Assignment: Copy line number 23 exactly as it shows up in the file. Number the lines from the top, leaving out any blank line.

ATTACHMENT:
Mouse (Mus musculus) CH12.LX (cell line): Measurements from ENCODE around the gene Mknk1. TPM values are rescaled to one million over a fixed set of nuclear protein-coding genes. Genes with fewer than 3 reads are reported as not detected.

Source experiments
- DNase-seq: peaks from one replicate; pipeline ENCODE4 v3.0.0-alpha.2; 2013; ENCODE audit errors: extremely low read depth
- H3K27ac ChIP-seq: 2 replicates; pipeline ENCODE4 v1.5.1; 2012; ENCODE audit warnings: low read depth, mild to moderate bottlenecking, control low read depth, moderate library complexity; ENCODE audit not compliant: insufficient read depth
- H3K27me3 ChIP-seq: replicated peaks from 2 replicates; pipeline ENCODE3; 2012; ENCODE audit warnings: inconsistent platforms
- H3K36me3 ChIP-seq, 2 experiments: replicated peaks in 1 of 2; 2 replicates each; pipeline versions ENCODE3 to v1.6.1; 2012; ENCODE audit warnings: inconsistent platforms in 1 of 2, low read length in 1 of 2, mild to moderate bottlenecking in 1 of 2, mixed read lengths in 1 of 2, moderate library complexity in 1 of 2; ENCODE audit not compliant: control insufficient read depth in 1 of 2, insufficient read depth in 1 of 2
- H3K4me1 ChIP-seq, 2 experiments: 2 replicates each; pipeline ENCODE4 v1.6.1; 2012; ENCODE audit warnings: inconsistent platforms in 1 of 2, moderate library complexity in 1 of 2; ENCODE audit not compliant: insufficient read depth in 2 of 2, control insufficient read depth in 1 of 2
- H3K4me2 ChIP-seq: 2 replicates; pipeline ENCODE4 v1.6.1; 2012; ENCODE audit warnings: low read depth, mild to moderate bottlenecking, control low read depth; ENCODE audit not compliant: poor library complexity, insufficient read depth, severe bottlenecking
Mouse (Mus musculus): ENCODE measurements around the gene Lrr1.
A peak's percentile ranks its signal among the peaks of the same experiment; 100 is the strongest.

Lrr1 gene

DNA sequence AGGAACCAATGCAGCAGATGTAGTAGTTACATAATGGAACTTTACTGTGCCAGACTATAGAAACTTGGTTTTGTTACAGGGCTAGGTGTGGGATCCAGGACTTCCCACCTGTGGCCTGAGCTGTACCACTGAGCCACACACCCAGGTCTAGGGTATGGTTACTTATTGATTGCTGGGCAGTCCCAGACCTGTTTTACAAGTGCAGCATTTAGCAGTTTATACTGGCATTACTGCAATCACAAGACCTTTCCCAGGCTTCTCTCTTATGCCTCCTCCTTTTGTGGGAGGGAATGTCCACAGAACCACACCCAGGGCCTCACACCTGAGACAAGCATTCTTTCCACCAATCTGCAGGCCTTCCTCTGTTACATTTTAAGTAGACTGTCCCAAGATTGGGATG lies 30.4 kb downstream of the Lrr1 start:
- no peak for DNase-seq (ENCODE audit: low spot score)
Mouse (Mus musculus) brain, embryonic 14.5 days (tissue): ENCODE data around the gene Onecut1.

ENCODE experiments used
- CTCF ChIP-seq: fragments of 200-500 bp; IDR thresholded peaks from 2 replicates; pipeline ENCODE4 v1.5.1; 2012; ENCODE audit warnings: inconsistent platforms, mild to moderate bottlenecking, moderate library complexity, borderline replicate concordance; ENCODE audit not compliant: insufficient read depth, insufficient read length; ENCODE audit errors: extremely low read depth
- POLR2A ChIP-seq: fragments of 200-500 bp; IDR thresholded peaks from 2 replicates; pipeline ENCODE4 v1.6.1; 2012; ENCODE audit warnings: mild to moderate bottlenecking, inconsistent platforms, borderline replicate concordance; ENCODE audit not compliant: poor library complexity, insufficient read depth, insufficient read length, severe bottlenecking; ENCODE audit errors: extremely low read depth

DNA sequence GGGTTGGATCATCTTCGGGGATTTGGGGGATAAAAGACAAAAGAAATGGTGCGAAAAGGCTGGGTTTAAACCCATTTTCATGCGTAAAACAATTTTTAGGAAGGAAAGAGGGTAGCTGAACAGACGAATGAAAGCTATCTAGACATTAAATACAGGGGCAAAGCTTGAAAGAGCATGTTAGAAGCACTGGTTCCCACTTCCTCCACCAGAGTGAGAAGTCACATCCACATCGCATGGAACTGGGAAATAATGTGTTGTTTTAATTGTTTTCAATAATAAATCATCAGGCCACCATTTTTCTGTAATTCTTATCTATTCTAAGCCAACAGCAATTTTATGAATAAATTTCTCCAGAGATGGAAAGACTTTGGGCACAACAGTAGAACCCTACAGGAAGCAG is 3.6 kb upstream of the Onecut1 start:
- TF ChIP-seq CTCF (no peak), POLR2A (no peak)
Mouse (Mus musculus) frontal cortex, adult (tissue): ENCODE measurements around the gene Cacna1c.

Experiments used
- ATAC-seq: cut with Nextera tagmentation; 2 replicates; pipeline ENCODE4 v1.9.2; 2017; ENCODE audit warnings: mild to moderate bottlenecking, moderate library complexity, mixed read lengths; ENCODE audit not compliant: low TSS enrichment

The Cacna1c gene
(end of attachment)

The Cacna1c gene